How wonderful

A government policy intended to stop the NHS from becoming overwhelmed has been delayed after a confidential Whitehall review concluded it would not work as hoped. Neither would it help to balance the NHS budget or bring about an intended revolution in patient care.

The £3.8bn-a-year Better Care Fund was supposed to have been launched last week, but its introduction has become mired in doubt after the Cabinet Office voiced deep disquiet about its viability and argued that there was little or no detail about how the expected savings would be delivered.

As I understand it the aim was to integrate parts of medical care and social care. Thus expensive hospital beds could be replaced by much cheaper care at home. Just the sort of thing that all the lefties are screaming about concerning the NHS itself. You know, integrated cooperation across the whole service rather than the balkanisation of markets.

So, what’s the matter with it?

A Whitehall source familiar with the situation said: “The Better Care Fund is based on the idea that if you invest to build up services outside of hospitals based on integrated care, that will help you to ultimately save money from the hospital budget. But the plans produced so far don’t show in detail where savings will be achieved as a result of the investment, or that hospitals will be able to reduce their spending.

“Because they don’t, the Cabinet Office don’t think the plans produced so far are credible enough and don’t have enough information in them about how the savings will be made, or detailed enough forecasts.”

It appears that we have difficulties in actually identifying any manner in which such integration actually saves anything.

Which does, rather, pose a problem for the idea that the integrated NHS is better than the balkanisation of markets, doesn’t it?

9 comments on “How wonderful

  1. I find the most extraordinary thing here is that the government examined a planned expenditure, decided it didn’t represent value for money or an acceptable return on investment, and then didn’t go ahead with the spending anyway. Astonishing.

  2. It appears that we have difficulties in actually identifying any manner in which such integration actually saves anything.

    I am with Dave above. But the main advantage of these schemes is being ignored – you need to bring in a whole new layer of senior management, all getting six figures, to co-ordinate it all.

    Why else do you think the managers push for it so often?

  3. Well of course there wouldn’t be a saving, because the demand for NHS services is so large (it being ‘free’ and all) that if you spend Xbn shifting the oldies into care in their own homes, you free up space and resources in hospitals, which they will promptly use to fulfill the remaining excess demand for services. So you end up spending the Xbn on the oldies, plus what you would have spent on them in hospital, only on someone else. More gets done, to be fair, but it costs more money, which if you’re actually trying to reduce overall headline costs isn’t much good.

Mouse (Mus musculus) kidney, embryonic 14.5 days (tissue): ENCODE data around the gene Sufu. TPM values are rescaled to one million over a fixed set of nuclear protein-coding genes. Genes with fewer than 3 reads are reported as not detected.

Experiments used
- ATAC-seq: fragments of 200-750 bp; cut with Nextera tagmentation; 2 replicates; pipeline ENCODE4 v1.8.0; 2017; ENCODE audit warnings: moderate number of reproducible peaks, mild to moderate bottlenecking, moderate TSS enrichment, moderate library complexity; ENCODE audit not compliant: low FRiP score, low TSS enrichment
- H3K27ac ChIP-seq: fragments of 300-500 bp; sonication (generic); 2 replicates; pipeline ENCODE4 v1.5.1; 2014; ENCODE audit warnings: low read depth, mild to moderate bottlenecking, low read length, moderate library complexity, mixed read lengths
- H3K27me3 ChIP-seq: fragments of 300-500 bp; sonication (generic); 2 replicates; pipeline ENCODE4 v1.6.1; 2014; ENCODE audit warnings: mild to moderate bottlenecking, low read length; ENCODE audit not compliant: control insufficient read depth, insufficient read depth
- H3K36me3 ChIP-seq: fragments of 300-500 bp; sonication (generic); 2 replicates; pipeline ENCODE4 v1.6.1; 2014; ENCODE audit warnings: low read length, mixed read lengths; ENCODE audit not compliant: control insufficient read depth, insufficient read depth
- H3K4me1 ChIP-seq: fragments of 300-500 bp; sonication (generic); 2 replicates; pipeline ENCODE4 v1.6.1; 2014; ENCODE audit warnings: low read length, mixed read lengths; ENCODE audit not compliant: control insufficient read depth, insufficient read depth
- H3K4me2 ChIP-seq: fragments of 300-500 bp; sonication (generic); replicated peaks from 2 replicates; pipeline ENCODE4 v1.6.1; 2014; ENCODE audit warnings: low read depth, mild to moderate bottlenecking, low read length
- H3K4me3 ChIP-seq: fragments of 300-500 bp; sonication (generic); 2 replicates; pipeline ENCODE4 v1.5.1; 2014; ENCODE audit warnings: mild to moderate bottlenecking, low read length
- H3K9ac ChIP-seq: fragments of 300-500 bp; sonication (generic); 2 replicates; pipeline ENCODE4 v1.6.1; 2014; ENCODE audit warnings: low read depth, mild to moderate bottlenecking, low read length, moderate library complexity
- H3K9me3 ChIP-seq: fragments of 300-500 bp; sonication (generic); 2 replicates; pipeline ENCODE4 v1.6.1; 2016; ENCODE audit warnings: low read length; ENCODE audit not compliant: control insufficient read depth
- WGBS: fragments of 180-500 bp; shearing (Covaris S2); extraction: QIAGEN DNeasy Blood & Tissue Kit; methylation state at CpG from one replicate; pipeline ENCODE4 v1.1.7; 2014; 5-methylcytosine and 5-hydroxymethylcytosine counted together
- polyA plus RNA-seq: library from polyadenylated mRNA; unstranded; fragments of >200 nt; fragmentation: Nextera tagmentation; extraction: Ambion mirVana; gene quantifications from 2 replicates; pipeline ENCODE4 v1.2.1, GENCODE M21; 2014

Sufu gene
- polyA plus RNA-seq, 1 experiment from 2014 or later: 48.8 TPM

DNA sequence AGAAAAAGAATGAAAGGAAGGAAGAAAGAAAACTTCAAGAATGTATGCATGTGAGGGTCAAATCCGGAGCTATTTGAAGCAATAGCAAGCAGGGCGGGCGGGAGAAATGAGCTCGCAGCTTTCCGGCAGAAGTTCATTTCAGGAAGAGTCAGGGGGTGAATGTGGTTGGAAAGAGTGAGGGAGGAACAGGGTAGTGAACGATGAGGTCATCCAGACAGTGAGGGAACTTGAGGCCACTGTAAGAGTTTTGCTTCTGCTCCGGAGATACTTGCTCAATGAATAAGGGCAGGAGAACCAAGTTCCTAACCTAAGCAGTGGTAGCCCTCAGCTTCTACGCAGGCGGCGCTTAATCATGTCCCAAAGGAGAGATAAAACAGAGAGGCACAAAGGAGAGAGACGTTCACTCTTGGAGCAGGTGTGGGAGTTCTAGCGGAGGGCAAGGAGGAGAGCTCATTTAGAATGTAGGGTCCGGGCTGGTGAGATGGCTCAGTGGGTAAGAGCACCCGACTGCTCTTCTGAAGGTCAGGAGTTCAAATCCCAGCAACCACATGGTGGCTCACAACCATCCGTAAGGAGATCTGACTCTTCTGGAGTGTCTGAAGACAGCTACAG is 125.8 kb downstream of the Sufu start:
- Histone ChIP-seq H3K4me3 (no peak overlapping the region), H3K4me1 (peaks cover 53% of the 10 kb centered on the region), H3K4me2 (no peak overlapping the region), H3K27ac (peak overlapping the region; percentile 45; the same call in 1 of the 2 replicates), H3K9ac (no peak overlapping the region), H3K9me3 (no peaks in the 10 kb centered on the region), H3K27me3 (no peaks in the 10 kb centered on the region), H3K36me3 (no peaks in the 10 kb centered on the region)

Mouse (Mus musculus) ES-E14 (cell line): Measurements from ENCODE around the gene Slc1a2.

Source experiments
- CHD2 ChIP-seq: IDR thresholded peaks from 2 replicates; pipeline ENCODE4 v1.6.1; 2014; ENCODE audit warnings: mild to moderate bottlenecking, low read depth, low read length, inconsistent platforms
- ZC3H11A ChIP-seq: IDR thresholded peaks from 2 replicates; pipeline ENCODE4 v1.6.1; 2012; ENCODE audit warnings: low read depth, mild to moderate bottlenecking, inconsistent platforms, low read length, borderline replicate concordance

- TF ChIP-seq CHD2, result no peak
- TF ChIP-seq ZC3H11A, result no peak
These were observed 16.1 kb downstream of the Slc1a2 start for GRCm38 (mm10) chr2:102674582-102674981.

Unless one gets to a point where the NHS has no excess demand for services, schemes such as this will never generate any savings.

  4. The problem lies in the expectation that, to achieve the aims of the product, money (a lot of money) needs to shift from hospital acute care into social care. And the NHS hates – really hates – this because that means the money goes outside its control and into local councils. Worse still for the lefties who dominate the health bureaucracy, much of the social care provision needed to make Better Care work is provided by private, for-profit businesses.

  5. An elderly relative spent unnecessary weeks in hospital, waiting for social services to sign off on care home costs which they were undoubtedly responsible for. So perhaps there is a problem with conflict between the two budgets.

    I’m not surprised by the conclusion that creating a third budget to fight over would not improve the situation.

  6. Paul B’s example is germane. For years the NHS and local councils have been at loggerheads as to who foots the bill. For example: Mr X has dementia and needs care. Is this a medical responsibility (NHS) or a social responsibility (local council)?

    There’s no ready answer. Booting such cases out of the NHS would certainly save it money, but only on the basis that the same costs would arise elsewhere.

  7. The answer is more people helping their olds, and more women having children in marriages so that when they grow old husband and wife care for each other, or the children do.

    Not a panacea, but it would help.

    But then, for progressives like Paul, the family was the enemy so it was effectively destroyed.

    Hope you live long enough to be ‘cared for’ by agency staff, Paul.

    😉

  8. I’ve got nothing against the family, and I’ve given you no reason to think otherwise.

    I hope you live long enough to stop spewing bile and start dealing with the world as it actually is.

  9. Interested – how do you suggest I look after my elderly disabled parents when they are 125 miles away, I don’t drive and I cannot lift either of them? Cannot even pull them up from a chair.
    They cannot do everything for each other. Its a nice fantasy that families can and will be able to care for parents or the two parents care for each other but reality is often something different. Old person not necessarily capable of caring for old person, adult children not necessarily being able or close enough to care for parents.

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